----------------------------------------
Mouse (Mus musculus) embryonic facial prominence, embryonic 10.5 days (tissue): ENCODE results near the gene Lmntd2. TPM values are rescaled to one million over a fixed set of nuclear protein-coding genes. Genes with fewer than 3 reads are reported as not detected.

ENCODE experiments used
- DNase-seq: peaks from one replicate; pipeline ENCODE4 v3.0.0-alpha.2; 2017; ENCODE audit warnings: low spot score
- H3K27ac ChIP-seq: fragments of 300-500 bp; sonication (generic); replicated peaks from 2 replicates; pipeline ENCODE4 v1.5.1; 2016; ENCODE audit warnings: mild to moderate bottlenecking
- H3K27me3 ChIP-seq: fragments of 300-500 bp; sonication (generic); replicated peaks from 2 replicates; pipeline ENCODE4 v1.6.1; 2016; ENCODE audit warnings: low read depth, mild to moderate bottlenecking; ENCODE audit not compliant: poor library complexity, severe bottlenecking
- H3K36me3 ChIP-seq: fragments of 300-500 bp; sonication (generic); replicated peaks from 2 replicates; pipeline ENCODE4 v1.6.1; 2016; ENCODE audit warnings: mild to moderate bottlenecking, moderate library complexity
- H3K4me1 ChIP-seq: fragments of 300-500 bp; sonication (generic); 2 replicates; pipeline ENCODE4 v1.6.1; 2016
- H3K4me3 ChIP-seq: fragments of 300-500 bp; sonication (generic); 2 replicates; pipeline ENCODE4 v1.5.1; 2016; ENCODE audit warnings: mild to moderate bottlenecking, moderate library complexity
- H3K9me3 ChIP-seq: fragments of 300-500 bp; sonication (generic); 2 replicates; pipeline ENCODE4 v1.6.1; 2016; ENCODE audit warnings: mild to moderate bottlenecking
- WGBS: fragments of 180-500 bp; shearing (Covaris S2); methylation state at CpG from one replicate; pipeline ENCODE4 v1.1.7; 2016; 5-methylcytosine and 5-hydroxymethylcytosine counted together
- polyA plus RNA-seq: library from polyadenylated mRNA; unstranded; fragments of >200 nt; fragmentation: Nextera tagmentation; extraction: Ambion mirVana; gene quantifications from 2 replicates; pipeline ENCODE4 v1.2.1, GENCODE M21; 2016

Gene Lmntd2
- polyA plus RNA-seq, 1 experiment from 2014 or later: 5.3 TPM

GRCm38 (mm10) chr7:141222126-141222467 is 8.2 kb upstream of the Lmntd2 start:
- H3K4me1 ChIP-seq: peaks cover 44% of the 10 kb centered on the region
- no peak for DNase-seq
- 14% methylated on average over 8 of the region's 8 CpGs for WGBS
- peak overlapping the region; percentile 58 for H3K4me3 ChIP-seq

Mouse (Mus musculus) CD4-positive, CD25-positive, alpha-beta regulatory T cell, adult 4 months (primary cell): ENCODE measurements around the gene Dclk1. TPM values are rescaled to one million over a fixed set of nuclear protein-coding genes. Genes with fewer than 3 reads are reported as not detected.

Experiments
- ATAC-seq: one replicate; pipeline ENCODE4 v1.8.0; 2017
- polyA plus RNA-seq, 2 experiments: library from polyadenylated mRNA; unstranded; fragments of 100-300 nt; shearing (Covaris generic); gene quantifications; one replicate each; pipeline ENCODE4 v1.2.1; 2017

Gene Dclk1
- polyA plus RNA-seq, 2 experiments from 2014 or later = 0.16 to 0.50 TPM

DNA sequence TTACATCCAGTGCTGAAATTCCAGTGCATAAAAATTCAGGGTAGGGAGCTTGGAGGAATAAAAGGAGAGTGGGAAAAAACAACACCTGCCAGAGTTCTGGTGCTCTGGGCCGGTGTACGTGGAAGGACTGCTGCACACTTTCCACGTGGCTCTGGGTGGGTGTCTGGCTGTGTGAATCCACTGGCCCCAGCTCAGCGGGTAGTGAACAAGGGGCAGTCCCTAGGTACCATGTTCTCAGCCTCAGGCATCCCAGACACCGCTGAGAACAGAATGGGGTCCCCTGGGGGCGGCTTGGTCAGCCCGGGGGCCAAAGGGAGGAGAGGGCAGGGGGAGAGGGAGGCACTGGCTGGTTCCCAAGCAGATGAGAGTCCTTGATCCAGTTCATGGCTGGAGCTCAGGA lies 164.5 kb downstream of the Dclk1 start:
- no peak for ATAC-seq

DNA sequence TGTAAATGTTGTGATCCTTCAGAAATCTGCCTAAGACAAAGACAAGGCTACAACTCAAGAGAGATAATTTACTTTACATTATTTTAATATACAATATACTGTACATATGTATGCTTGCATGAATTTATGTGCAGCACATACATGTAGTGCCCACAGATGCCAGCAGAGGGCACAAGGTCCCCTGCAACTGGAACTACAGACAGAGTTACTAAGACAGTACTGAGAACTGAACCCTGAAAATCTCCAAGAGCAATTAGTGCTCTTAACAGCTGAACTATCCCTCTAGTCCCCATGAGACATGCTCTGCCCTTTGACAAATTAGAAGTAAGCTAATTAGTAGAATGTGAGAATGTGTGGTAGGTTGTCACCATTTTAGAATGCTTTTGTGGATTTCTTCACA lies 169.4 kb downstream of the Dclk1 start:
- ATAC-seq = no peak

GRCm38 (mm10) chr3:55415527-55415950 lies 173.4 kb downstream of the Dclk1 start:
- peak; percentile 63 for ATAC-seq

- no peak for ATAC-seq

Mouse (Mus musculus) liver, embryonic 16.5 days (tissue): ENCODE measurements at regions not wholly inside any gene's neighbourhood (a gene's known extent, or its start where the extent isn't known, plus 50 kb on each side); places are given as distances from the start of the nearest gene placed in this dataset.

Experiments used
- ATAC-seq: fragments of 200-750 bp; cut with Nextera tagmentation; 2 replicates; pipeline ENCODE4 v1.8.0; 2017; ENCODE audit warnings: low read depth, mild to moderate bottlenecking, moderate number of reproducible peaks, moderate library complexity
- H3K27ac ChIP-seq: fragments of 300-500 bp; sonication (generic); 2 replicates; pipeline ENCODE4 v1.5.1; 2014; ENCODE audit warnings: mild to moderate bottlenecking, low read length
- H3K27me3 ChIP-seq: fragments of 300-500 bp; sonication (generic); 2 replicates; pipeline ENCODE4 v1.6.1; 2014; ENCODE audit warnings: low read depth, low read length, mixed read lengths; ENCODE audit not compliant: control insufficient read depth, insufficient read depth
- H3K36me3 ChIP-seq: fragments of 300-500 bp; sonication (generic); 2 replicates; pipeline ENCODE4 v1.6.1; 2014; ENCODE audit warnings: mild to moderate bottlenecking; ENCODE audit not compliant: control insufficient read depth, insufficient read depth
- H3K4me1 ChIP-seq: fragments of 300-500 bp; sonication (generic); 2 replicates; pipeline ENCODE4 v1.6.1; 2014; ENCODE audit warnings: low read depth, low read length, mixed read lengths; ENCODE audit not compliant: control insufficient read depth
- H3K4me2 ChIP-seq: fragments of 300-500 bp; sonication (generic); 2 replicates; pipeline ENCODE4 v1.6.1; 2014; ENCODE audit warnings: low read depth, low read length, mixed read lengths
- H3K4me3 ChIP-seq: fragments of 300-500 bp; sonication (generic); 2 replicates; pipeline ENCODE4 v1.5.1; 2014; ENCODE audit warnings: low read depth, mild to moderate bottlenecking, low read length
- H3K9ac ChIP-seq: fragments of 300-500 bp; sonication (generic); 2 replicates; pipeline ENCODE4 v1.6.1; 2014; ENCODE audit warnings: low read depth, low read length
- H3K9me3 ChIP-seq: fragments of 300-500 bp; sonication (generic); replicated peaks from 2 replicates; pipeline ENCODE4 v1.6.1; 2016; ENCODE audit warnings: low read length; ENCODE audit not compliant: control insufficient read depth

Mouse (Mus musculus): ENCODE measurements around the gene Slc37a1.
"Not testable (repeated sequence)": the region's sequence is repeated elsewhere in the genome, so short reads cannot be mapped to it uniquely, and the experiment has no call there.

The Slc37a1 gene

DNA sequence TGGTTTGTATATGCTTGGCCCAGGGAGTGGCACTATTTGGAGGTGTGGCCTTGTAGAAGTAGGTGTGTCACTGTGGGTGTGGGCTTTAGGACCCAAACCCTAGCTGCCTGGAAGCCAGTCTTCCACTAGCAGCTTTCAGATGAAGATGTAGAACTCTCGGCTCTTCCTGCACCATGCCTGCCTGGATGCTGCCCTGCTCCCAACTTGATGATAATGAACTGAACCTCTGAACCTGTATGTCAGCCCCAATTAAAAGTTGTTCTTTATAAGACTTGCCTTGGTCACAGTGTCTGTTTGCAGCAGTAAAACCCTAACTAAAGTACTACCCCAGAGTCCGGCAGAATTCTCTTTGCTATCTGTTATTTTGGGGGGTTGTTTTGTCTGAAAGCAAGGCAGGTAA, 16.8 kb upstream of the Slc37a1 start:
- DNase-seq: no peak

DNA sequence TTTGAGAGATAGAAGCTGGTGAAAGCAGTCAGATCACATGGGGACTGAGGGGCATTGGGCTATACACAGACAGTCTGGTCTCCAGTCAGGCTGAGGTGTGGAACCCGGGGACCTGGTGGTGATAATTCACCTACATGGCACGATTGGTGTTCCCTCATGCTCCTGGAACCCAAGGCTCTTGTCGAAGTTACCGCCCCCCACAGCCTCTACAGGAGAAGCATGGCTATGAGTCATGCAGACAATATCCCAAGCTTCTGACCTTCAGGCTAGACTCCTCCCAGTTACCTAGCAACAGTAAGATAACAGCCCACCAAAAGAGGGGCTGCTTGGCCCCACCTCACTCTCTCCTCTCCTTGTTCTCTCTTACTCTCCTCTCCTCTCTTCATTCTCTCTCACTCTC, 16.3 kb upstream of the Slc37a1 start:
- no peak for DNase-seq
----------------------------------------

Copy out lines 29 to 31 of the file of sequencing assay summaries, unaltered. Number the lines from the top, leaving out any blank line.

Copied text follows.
GRCm38 (mm10) chr3:55415527-55415950 lies 173.4 kb downstream of the Dclk1 start:
- peak; percentile 63 for ATAC-seq

- no peak for ATAC-seq